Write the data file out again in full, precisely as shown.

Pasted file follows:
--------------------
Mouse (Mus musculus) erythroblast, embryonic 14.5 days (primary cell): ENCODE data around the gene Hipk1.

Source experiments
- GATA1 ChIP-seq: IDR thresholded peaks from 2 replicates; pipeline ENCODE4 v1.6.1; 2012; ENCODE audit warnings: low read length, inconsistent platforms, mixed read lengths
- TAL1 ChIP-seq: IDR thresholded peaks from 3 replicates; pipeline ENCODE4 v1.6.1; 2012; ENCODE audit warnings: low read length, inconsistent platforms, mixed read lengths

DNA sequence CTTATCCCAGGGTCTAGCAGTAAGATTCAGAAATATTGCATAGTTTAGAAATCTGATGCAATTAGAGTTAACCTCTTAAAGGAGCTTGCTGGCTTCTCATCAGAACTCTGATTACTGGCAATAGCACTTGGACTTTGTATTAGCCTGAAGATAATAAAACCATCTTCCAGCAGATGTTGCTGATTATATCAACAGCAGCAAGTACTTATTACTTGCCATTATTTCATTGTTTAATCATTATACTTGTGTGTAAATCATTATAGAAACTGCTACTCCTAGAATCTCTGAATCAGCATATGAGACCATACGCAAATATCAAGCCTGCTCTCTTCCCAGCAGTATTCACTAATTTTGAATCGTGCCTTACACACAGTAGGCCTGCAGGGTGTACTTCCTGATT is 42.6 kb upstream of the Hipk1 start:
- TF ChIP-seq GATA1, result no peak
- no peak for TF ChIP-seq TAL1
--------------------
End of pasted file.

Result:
Mouse (Mus musculus) erythroblast, embryonic 14.5 days (primary cell): ENCODE data around the gene Hipk1.

Source experiments
- GATA1 ChIP-seq: IDR thresholded peaks from 2 replicates; pipeline ENCODE4 v1.6.1; 2012; ENCODE audit warnings: low read length, inconsistent platforms, mixed read lengths
- TAL1 ChIP-seq: IDR thresholded peaks from 3 replicates; pipeline ENCODE4 v1.6.1; 2012; ENCODE audit warnings: low read length, inconsistent platforms, mixed read lengths

DNA sequence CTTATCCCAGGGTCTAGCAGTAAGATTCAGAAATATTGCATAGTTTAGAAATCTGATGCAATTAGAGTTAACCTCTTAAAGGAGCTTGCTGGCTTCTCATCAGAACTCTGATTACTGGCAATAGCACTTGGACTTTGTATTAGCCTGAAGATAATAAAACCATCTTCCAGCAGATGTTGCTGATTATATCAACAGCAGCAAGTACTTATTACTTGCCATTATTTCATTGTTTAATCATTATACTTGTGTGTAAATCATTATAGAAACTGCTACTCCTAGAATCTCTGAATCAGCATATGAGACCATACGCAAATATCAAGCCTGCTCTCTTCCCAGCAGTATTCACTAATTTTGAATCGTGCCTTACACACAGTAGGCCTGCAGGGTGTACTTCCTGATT is 42.6 kb upstream of the Hipk1 start:
- TF ChIP-seq GATA1, result no peak
- no peak for TF ChIP-seq TAL1